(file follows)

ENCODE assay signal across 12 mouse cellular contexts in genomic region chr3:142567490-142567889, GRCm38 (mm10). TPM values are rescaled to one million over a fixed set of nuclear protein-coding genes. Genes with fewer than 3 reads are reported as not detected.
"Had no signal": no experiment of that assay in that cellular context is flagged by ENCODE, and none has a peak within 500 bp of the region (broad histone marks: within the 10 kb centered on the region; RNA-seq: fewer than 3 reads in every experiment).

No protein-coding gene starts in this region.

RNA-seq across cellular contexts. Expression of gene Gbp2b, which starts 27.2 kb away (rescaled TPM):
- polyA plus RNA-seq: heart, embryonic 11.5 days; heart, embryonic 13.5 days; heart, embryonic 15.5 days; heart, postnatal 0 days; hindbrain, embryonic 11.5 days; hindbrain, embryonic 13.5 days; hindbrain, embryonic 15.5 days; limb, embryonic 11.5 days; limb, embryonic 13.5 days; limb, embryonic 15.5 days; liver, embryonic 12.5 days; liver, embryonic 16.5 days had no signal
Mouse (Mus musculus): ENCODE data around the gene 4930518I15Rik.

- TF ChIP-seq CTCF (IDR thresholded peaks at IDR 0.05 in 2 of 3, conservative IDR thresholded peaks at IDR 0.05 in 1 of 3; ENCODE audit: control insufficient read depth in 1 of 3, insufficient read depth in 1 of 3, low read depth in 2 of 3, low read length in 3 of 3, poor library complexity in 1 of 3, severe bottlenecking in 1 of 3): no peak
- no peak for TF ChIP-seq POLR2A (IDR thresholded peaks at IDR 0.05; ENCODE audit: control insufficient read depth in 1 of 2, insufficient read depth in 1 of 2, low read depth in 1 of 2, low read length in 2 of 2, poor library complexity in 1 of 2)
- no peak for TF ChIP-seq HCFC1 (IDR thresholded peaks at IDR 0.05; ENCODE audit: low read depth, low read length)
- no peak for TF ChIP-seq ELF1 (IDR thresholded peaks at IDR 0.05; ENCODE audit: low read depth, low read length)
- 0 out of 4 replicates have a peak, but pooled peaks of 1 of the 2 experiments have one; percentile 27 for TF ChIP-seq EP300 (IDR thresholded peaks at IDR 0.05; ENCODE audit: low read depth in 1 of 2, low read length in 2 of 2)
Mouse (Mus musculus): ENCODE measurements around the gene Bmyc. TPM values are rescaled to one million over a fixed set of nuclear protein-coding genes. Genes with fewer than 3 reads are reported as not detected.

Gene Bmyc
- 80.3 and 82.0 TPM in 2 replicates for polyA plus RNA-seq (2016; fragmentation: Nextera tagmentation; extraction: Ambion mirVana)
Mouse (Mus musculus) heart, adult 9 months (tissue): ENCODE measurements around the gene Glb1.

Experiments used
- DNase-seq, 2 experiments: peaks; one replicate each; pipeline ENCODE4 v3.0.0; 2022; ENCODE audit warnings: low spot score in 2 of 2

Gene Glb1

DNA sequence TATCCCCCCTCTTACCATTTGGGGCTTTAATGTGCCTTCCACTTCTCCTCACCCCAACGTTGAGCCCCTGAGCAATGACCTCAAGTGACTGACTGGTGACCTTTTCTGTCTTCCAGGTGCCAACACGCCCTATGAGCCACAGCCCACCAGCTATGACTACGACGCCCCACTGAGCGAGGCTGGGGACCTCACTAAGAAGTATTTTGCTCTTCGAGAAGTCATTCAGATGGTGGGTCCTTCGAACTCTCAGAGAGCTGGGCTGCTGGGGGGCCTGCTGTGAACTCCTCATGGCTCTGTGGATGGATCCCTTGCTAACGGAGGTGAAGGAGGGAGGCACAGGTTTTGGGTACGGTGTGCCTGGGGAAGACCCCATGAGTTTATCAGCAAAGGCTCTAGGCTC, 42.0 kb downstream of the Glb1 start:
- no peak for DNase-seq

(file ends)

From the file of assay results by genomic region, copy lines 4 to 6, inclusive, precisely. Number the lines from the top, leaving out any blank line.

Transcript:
RNA-seq across cellular contexts. Expression of gene Gbp2b, which starts 27.2 kb away (rescaled TPM):
- polyA plus RNA-seq: heart, embryonic 11.5 days; heart, embryonic 13.5 days; heart, embryonic 15.5 days; heart, postnatal 0 days; hindbrain, embryonic 11.5 days; hindbrain, embryonic 13.5 days; hindbrain, embryonic 15.5 days; limb, embryonic 11.5 days; limb, embryonic 13.5 days; limb, embryonic 15.5 days; liver, embryonic 12.5 days; liver, embryonic 16.5 days had no signal
Mouse (Mus musculus): ENCODE data around the gene 4930518I15Rik.